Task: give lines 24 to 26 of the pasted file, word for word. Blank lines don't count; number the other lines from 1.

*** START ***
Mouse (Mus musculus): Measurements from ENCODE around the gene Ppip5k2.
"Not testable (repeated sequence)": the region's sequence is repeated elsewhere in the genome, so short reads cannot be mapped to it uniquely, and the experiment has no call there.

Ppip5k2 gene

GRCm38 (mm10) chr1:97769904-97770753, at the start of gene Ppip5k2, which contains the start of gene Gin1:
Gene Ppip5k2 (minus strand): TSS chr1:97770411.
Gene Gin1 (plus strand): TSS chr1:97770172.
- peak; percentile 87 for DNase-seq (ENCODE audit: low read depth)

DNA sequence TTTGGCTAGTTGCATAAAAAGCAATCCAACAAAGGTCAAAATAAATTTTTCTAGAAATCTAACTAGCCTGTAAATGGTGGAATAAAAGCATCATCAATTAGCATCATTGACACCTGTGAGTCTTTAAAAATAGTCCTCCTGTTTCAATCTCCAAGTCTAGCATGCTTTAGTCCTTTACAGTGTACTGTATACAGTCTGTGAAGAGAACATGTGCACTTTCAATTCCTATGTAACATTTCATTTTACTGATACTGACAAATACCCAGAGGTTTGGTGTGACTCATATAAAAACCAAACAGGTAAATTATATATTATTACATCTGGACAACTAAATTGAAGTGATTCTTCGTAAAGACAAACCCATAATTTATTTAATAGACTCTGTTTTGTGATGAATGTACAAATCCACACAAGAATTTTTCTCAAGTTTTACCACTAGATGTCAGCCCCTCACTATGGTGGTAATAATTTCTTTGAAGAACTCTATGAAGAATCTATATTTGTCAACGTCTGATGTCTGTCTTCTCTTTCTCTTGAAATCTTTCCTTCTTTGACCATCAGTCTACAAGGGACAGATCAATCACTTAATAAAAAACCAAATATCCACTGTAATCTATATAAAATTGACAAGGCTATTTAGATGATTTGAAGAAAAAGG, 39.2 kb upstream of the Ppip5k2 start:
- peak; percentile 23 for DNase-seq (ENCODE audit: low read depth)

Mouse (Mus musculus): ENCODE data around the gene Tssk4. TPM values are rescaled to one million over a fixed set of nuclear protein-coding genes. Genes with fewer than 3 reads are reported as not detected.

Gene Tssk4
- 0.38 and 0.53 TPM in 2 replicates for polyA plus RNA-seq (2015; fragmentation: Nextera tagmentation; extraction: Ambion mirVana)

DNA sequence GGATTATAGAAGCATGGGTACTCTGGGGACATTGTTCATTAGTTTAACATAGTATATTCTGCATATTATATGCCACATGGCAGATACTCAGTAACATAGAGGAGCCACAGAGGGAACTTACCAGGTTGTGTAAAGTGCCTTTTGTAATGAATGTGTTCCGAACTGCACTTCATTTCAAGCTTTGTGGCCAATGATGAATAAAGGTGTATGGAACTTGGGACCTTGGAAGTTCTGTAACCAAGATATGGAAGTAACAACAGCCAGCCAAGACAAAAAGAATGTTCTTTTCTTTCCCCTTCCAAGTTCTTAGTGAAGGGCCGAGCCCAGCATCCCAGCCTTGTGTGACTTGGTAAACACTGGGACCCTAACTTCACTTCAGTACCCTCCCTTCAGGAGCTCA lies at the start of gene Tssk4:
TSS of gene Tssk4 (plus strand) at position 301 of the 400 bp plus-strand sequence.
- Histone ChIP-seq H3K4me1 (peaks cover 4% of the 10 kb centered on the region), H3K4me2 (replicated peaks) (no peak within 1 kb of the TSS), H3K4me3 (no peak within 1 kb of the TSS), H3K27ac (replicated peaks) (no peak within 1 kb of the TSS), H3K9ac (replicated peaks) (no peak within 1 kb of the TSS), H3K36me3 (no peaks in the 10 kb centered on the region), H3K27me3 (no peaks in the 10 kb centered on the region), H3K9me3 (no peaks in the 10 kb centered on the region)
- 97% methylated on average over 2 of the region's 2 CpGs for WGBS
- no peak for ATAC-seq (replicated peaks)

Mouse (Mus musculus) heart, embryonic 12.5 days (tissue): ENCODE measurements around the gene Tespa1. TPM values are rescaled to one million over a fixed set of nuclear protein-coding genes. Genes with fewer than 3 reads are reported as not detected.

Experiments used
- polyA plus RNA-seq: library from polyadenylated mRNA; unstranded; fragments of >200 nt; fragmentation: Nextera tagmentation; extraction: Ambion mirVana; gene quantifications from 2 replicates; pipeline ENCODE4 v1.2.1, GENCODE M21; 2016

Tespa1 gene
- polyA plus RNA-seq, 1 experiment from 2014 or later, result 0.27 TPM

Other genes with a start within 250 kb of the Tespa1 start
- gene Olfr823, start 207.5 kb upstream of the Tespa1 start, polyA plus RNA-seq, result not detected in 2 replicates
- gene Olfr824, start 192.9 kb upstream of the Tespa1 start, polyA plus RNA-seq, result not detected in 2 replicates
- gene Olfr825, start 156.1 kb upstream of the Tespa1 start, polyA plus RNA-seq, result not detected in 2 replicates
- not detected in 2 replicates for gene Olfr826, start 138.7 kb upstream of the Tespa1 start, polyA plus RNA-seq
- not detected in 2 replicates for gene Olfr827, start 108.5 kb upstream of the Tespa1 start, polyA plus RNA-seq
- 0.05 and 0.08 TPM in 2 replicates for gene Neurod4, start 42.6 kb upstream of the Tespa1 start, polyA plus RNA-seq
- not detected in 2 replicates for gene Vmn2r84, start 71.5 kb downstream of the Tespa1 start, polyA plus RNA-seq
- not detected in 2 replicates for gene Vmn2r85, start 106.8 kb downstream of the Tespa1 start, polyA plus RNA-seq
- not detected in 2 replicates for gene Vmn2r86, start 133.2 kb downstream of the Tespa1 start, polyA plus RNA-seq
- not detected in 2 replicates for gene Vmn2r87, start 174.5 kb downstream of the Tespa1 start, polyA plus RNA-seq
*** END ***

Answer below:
- gene Olfr823, start 207.5 kb upstream of the Tespa1 start, polyA plus RNA-seq, result not detected in 2 replicates
- gene Olfr824, start 192.9 kb upstream of the Tespa1 start, polyA plus RNA-seq, result not detected in 2 replicates
- gene Olfr825, start 156.1 kb upstream of the Tespa1 start, polyA plus RNA-seq, result not detected in 2 replicates